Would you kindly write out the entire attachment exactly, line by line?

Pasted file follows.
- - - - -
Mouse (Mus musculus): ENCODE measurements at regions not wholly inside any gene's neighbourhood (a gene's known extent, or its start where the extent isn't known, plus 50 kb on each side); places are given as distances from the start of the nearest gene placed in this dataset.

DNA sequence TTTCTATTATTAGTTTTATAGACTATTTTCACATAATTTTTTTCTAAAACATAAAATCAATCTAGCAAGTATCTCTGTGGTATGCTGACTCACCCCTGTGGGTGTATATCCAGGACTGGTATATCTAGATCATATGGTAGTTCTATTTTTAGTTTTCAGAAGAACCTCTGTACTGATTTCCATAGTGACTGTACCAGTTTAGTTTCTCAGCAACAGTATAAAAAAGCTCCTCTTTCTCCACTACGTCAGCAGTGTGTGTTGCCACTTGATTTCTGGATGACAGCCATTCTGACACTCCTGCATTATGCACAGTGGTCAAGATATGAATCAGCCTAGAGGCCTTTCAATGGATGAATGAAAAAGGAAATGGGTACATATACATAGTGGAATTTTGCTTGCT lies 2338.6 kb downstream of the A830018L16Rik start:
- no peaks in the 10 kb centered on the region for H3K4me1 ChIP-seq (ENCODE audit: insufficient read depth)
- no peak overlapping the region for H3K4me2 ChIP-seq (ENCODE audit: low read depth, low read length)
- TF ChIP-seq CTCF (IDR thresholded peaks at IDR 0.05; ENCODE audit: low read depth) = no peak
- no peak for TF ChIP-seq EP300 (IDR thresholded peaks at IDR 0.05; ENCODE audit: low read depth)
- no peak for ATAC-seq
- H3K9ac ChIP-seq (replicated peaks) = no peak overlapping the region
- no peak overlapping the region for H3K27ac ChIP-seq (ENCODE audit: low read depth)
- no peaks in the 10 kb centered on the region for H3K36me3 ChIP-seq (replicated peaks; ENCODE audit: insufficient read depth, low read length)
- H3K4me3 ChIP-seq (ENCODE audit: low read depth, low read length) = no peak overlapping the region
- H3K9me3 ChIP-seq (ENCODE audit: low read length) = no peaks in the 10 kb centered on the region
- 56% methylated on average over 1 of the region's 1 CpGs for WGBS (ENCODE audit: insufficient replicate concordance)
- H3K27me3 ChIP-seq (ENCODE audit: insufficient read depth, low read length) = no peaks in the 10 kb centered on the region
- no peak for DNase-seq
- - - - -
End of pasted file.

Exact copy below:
Mouse (Mus musculus): ENCODE measurements at regions not wholly inside any gene's neighbourhood (a gene's known extent, or its start where the extent isn't known, plus 50 kb on each side); places are given as distances from the start of the nearest gene placed in this dataset.

DNA sequence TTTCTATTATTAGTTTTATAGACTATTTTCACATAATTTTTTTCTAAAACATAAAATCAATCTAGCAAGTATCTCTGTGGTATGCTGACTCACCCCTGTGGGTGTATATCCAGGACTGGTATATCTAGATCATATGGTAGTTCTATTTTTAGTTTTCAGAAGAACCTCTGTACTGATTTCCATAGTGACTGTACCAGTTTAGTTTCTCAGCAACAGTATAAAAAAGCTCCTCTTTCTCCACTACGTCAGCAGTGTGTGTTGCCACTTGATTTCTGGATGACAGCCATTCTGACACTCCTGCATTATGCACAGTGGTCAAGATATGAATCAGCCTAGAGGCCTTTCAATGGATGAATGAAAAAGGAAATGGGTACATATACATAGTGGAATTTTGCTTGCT lies 2338.6 kb downstream of the A830018L16Rik start:
- no peaks in the 10 kb centered on the region for H3K4me1 ChIP-seq (ENCODE audit: insufficient read depth)
- no peak overlapping the region for H3K4me2 ChIP-seq (ENCODE audit: low read depth, low read length)
- TF ChIP-seq CTCF (IDR thresholded peaks at IDR 0.05; ENCODE audit: low read depth) = no peak
- no peak for TF ChIP-seq EP300 (IDR thresholded peaks at IDR 0.05; ENCODE audit: low read depth)
- no peak for ATAC-seq
- H3K9ac ChIP-seq (replicated peaks) = no peak overlapping the region
- no peak overlapping the region for H3K27ac ChIP-seq (ENCODE audit: low read depth)
- no peaks in the 10 kb centered on the region for H3K36me3 ChIP-seq (replicated peaks; ENCODE audit: insufficient read depth, low read length)
- H3K4me3 ChIP-seq (ENCODE audit: low read depth, low read length) = no peak overlapping the region
- H3K9me3 ChIP-seq (ENCODE audit: low read length) = no peaks in the 10 kb centered on the region
- 56% methylated on average over 1 of the region's 1 CpGs for WGBS (ENCODE audit: insufficient replicate concordance)
- H3K27me3 ChIP-seq (ENCODE audit: insufficient read depth, low read length) = no peaks in the 10 kb centered on the region
- no peak for DNase-seq